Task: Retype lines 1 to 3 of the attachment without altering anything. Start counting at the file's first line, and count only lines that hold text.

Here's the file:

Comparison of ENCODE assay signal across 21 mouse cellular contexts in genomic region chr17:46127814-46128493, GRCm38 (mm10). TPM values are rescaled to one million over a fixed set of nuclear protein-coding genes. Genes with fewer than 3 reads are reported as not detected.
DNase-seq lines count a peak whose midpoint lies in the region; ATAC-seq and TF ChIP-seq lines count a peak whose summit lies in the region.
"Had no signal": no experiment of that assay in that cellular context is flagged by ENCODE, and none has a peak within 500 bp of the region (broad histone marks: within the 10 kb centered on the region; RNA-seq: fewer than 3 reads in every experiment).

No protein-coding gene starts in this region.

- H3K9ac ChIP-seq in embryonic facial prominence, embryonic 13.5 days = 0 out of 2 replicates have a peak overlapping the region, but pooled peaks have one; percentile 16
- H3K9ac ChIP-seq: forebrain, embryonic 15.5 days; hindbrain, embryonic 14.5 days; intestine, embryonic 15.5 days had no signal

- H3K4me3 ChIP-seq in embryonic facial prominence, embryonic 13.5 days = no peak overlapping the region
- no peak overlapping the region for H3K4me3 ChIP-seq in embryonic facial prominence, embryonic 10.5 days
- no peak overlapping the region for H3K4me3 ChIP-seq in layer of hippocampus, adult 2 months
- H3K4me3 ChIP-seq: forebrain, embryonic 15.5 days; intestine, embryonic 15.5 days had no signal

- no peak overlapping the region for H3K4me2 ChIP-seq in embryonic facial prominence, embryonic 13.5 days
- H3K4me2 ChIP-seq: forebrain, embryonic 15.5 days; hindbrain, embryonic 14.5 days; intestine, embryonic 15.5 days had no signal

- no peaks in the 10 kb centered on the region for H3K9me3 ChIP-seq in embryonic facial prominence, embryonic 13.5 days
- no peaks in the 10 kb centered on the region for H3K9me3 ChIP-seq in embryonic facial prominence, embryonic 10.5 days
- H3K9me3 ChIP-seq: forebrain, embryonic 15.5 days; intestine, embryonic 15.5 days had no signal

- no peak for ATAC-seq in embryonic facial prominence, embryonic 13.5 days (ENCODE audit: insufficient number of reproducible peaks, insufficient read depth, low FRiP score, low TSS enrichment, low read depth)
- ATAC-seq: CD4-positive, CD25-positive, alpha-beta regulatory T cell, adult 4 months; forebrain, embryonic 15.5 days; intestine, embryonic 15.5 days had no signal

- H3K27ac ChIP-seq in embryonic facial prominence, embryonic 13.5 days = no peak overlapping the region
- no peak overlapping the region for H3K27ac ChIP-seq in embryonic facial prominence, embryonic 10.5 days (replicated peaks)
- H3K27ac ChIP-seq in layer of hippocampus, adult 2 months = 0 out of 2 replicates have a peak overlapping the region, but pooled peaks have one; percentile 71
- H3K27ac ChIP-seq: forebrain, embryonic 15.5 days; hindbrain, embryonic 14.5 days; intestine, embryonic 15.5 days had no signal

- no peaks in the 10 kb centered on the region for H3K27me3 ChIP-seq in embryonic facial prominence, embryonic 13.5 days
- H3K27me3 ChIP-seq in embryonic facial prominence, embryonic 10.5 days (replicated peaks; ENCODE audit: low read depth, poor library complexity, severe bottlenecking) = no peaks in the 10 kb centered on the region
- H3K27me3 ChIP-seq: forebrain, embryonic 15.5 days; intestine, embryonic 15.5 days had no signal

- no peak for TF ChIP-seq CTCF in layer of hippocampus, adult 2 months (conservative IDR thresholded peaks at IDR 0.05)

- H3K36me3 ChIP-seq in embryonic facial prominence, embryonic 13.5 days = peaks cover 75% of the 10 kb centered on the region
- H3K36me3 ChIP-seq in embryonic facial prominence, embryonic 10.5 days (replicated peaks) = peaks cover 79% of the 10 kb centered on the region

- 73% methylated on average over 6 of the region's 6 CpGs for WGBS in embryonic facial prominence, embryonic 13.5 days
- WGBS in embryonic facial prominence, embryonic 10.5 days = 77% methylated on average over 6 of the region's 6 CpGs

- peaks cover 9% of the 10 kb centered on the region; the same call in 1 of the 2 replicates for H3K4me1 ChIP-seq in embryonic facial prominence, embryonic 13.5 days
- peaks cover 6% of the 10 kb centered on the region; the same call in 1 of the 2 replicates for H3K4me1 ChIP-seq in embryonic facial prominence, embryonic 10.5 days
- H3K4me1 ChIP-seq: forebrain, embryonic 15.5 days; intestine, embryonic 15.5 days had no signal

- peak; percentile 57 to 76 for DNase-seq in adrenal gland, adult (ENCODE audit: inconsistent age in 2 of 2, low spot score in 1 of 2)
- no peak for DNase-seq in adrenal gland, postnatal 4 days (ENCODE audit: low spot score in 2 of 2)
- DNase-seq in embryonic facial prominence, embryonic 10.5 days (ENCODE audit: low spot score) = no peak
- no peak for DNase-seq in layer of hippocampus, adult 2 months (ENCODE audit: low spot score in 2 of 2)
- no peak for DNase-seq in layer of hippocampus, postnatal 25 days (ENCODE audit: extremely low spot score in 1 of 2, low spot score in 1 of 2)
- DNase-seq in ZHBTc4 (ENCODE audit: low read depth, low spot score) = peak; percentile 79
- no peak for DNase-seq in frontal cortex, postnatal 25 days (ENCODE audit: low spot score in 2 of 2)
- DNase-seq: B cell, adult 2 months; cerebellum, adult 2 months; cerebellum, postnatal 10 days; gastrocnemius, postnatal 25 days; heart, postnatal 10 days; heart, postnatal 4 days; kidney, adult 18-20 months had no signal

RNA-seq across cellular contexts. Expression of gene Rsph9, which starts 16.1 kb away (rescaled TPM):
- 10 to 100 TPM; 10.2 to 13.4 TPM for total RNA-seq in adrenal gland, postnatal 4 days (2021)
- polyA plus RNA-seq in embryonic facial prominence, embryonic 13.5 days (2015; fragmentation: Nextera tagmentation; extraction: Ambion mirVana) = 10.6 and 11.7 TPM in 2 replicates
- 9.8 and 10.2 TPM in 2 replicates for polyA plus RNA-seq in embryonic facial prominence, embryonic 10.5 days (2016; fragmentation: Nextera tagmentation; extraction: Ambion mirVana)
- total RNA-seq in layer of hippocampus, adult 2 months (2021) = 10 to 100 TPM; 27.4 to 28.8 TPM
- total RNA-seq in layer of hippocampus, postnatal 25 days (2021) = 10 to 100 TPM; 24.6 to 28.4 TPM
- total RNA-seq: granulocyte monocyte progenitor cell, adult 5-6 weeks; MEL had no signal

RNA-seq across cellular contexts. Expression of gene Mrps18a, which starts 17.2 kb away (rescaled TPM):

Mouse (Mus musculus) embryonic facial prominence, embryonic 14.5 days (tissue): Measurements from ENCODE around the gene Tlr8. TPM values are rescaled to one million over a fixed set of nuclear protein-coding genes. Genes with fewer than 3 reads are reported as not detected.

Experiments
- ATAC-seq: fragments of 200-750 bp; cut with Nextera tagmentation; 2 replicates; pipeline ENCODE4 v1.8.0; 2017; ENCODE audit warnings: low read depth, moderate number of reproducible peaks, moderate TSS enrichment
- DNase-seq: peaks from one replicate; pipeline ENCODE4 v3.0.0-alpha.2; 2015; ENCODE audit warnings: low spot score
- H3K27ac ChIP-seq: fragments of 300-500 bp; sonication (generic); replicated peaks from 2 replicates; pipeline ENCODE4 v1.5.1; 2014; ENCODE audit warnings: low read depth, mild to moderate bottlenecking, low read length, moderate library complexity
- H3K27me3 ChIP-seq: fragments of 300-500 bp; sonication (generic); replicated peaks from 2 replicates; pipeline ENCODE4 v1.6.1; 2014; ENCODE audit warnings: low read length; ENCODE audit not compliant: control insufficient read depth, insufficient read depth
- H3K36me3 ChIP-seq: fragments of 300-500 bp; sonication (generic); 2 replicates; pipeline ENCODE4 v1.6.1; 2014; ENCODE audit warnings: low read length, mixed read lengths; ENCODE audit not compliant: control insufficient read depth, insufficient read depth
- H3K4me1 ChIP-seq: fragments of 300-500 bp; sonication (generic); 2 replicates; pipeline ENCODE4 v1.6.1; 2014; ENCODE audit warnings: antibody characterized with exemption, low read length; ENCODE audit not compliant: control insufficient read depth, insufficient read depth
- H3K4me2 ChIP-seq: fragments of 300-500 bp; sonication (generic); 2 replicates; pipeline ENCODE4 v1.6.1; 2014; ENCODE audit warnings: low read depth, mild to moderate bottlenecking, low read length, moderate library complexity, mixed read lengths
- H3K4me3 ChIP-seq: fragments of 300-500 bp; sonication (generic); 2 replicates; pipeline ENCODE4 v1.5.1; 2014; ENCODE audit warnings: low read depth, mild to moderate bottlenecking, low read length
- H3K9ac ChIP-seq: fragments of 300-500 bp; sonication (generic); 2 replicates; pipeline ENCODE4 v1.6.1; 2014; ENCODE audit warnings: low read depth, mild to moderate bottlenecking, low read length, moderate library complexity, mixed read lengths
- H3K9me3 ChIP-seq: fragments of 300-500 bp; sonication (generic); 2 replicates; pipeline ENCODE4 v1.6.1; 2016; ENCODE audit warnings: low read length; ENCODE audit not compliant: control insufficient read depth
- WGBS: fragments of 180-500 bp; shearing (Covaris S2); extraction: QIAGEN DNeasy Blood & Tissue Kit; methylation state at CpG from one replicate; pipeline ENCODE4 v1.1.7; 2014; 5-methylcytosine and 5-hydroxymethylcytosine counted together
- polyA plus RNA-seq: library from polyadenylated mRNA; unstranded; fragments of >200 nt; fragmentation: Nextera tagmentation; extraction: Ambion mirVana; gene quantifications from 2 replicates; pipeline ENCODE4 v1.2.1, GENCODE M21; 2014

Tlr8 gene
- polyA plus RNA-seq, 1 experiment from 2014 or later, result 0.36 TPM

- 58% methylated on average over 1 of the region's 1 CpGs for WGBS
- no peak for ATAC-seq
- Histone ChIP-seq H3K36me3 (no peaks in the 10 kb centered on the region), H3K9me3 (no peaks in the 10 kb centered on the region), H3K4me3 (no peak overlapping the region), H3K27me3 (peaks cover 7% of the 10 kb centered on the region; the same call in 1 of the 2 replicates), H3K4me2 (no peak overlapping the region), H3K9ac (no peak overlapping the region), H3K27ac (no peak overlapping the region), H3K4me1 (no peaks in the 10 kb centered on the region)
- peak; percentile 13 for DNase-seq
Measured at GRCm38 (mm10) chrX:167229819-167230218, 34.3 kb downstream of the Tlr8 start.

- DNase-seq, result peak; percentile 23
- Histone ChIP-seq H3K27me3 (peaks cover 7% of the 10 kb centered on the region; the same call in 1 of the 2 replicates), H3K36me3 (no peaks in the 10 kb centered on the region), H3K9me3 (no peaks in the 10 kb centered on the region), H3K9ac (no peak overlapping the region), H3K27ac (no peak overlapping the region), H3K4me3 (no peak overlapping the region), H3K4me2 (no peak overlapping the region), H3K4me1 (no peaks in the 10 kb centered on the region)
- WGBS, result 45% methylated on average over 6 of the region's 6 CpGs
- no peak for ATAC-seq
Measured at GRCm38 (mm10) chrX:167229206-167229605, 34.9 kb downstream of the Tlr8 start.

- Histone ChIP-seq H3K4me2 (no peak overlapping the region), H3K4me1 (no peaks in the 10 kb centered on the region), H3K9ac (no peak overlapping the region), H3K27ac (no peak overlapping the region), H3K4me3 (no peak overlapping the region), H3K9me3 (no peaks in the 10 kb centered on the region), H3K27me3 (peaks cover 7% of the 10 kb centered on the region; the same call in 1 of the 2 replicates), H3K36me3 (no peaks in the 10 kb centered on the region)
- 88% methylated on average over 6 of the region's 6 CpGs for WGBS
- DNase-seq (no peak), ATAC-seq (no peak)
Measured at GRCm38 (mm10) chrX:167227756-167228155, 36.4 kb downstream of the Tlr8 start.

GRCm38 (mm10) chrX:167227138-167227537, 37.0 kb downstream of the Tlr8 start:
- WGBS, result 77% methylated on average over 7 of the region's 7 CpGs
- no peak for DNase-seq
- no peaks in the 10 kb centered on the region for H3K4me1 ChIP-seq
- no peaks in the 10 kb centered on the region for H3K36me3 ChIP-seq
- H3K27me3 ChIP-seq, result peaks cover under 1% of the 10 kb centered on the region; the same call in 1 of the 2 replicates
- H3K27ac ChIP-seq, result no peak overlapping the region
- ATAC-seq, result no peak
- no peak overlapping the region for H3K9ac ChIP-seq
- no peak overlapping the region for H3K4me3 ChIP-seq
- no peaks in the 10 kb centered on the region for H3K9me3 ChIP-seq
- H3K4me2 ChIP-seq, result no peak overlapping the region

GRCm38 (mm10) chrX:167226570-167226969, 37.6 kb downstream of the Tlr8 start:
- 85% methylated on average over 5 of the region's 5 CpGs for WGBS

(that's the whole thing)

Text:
Comparison of ENCODE assay signal across 21 mouse cellular contexts in genomic region chr17:46127814-46128493, GRCm38 (mm10). TPM values are rescaled to one million over a fixed set of nuclear protein-coding genes. Genes with fewer than 3 reads are reported as not detected.
DNase-seq lines count a peak whose midpoint lies in the region; ATAC-seq and TF ChIP-seq lines count a peak whose summit lies in the region.
"Had no signal": no experiment of that assay in that cellular context is flagged by ENCODE, and none has a peak within 500 bp of the region (broad histone marks: within the 10 kb centered on the region; RNA-seq: fewer than 3 reads in every experiment).